Gerry Thornley: Appointing Stuart Lancaster a good move
Arrival of former England head coach should benefit the province and Lancaster himself
Stuart Lancaster: is widely seen as damaged goods in light of England’s World Cup, but plenty of coaches are damaged along the way. Photograph: Dan Sheridan/Inpho
Cullen has not been usurped by a new head coach/director of rugby with responsibility for selecting the team. Also, given Lancaster has only signed on until the end of the season, Cullen not be superseded in practice, never mind title. He is head coach who will select the team and decide on replacements, though he now has an experienced coach to lean on.
Unlike Erasmus, who was more of an IRFU appointment, Lancaster is a Leinster appointment. He will hardly be made the boss for nine months given the possibility of him then moving on. Nor would Lancaster be inclined to undermine Cullen.
The exact nature of Lancaster’s role was a little vague yesterday, with a press release describing his role as a “senior coach”. However, at the press briefing, Cullen said he would take over from the departed Kurt McQuilkin as defence coach with immediate effect.
That said, both Cullen and Lancaster also talked of him lending a hand with Leinster’s attack, as well as the academy.
Broader remitMike FordEddie Jones
As he intimated yesterday, that role became more and more of an overseeing, off-field role, whereas this enables him to be more hands-on. That will be good for him, as well as taking some of the pressure off Cullen. As an aside his proven working relationship with Andy Farrell can only be helpful.
Lancaster can thus bring more to Leinster than just overseeing a defensive system and training sessions and assuredly will. Glasgow’s potency over Connacht last Saturday will give him plenty to work on this week in advance of Saturday’s meeting at Scotstoun.
As in practically any sport, making it more difficult for the opposition to score is much easier than inventing or improving ways to score. Under McQuilkin after all, Leinster had the best defence in the Guinness Pro12 last season.
While the evidence of their pre-season games and last Friday’s opening win over Treviso (when Leinster made 215 passes and kicked only 22 times) strongly hints at more of a Graham Henry/New Zealand-influenced running game, it’s clearly a work in progress.
To a degree, it would seem that Lancaster’s appointment, like the enlisting of Henry in a consultancy role over the off-season, is another example of Leinster’s fire-fighting ever since the slightly kneejerk decision to remove Matt O’Connor at the end of the 2014-15 season with no apparent Plan B. This led to the appointment of an inexperienced indigenous coaching ticket (McQuilkin apart).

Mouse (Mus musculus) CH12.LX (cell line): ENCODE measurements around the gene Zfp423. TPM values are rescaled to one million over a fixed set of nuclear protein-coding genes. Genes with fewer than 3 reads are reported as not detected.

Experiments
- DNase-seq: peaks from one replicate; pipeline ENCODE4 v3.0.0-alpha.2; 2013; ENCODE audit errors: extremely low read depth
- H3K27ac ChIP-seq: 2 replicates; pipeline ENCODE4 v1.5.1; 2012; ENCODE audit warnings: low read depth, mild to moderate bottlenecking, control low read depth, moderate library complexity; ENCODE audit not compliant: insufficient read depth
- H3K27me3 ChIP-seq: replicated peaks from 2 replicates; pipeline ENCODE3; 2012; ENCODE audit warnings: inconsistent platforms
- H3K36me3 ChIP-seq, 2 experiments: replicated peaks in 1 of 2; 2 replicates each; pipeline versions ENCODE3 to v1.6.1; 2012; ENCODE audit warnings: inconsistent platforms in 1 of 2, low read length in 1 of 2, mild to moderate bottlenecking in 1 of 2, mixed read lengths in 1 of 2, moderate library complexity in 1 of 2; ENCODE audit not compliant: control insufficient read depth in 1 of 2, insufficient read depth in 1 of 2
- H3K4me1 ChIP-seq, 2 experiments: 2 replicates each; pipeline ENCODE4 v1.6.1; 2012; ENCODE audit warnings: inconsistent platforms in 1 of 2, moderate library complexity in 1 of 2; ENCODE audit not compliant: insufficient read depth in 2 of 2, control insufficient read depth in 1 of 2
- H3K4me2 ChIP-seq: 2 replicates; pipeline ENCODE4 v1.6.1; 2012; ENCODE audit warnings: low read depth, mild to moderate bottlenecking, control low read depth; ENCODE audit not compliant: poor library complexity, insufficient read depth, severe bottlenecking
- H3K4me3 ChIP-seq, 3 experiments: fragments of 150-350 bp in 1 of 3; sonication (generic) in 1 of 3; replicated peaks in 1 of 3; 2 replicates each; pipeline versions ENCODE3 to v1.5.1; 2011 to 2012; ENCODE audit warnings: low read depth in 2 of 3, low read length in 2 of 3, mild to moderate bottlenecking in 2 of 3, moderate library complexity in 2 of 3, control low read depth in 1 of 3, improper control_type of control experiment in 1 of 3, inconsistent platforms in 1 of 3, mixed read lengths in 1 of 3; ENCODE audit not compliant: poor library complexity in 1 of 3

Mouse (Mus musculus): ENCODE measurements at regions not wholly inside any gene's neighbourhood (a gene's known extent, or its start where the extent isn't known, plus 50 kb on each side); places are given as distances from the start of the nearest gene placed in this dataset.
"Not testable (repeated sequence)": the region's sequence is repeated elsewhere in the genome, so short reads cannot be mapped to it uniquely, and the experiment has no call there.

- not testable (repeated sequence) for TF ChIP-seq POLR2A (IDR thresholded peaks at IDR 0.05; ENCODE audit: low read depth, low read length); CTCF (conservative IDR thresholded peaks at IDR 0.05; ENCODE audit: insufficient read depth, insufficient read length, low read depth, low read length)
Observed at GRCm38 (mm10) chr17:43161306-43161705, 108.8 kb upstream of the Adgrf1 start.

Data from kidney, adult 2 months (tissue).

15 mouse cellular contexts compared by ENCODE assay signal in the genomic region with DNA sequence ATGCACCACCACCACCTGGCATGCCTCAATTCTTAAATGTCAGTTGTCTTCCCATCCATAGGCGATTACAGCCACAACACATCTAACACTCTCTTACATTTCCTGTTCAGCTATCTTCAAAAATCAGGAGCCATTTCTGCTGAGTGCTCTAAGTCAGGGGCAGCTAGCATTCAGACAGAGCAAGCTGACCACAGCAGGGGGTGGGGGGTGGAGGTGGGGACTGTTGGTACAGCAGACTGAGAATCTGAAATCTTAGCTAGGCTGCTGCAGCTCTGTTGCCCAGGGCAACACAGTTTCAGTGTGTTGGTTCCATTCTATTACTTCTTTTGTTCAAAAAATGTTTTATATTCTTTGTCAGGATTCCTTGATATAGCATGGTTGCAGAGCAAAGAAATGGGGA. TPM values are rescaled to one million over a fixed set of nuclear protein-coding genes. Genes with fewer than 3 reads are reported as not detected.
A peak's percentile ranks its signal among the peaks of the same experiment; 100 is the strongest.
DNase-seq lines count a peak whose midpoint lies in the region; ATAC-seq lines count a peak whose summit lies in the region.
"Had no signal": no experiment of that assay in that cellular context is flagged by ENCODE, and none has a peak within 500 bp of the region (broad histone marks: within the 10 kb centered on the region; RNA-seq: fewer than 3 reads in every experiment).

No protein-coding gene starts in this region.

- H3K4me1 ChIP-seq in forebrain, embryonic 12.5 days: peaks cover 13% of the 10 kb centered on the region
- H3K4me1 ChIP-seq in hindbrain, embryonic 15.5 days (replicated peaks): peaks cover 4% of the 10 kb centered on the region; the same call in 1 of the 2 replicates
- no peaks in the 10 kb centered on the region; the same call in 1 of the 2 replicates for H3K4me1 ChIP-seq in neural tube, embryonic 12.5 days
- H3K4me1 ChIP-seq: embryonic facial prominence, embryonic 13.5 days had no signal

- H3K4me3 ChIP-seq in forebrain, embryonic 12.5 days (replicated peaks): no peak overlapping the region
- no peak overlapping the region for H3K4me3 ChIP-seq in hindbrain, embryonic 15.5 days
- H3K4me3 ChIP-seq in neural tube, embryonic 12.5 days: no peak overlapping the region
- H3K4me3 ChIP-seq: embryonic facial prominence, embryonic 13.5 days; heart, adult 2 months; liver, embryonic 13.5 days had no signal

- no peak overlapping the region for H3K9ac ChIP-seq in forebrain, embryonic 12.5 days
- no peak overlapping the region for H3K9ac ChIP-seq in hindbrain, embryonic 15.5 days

Whether or not Cullen initially contacted Lancaster of his own volition or was encouraged to do so, it was made abundantly clear that the call to Lancaster came directly from Cullen.
In approaching Henry and Lancaster, Cullen has been confident enough to acknowledge that he, Girvan Dempsey and John Fogarty need help, all the more so now that McQuilkin has returned home in desperately unfortunate circumstances. Indeed, it was striking how often Cullen used the word “inexperienced” in describing himself as a coach.
Positive impactGraham HenryMatt WilliamsMichael Cheika
Hence, co-opting Lancaster on to an otherwise inexperienced coaching ticket looks a good move for the province and indeed for Lancaster himself. As he said yesterday, he intends commuting between Dublin and his wife and two teenage kids in northern England rather than re-locate his family abroad. So not only is this a good fit for him on a personal level, but it puts him back in the forefront of northern hemisphere coaching.
At the same time, clearly, in not moving over to Dublin and signing a longer-term contract a la Andy Farrell, both Lancaster and Leinster are adopting something of a wait-and-see approach before deciding whether to make it a longer-term arrangement.
It’s not as if, after all, there are that many experienced and available coaches out there; nor from Lancaster’s standpoint, are there that many jobs so relatively close to home.
Necessity being the mother of invention, Leinster were left with a void in their coaching structure and have moved swiftly to fill it with a slightly manufactured appointment. As bulk suppliers to the team Ireland, Leinster’s squad requires the most man-management. Lancaster’s role will evolve in due course, and he is perhaps not the exact fit, but on balance another voice, especially an experienced one from the outside, ought to be beneficial for the coaching staff and thus the playing squad.